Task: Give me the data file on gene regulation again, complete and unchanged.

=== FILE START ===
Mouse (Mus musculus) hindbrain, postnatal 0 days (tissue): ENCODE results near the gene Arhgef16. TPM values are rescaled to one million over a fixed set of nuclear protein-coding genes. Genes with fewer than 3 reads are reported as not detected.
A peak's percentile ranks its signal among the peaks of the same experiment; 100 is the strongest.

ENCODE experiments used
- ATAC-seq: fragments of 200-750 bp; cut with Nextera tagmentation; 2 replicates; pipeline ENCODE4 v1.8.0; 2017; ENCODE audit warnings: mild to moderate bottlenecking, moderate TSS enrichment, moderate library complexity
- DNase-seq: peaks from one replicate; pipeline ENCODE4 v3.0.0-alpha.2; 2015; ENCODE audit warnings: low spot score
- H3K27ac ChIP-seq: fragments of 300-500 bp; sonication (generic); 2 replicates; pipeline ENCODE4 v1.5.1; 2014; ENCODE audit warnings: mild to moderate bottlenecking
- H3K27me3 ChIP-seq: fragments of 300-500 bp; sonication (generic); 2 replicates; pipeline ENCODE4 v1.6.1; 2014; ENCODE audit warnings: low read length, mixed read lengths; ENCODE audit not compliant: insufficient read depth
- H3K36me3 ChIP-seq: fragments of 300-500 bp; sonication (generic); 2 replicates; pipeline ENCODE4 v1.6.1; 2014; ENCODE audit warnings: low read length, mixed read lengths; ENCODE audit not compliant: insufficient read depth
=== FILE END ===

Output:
Mouse (Mus musculus) hindbrain, postnatal 0 days (tissue): ENCODE results near the gene Arhgef16. TPM values are rescaled to one million over a fixed set of nuclear protein-coding genes. Genes with fewer than 3 reads are reported as not detected.
A peak's percentile ranks its signal among the peaks of the same experiment; 100 is the strongest.

ENCODE experiments used
- ATAC-seq: fragments of 200-750 bp; cut with Nextera tagmentation; 2 replicates; pipeline ENCODE4 v1.8.0; 2017; ENCODE audit warnings: mild to moderate bottlenecking, moderate TSS enrichment, moderate library complexity
- DNase-seq: peaks from one replicate; pipeline ENCODE4 v3.0.0-alpha.2; 2015; ENCODE audit warnings: low spot score
- H3K27ac ChIP-seq: fragments of 300-500 bp; sonication (generic); 2 replicates; pipeline ENCODE4 v1.5.1; 2014; ENCODE audit warnings: mild to moderate bottlenecking
- H3K27me3 ChIP-seq: fragments of 300-500 bp; sonication (generic); 2 replicates; pipeline ENCODE4 v1.6.1; 2014; ENCODE audit warnings: low read length, mixed read lengths; ENCODE audit not compliant: insufficient read depth
- H3K36me3 ChIP-seq: fragments of 300-500 bp; sonication (generic); 2 replicates; pipeline ENCODE4 v1.6.1; 2014; ENCODE audit warnings: low read length, mixed read lengths; ENCODE audit not compliant: insufficient read depth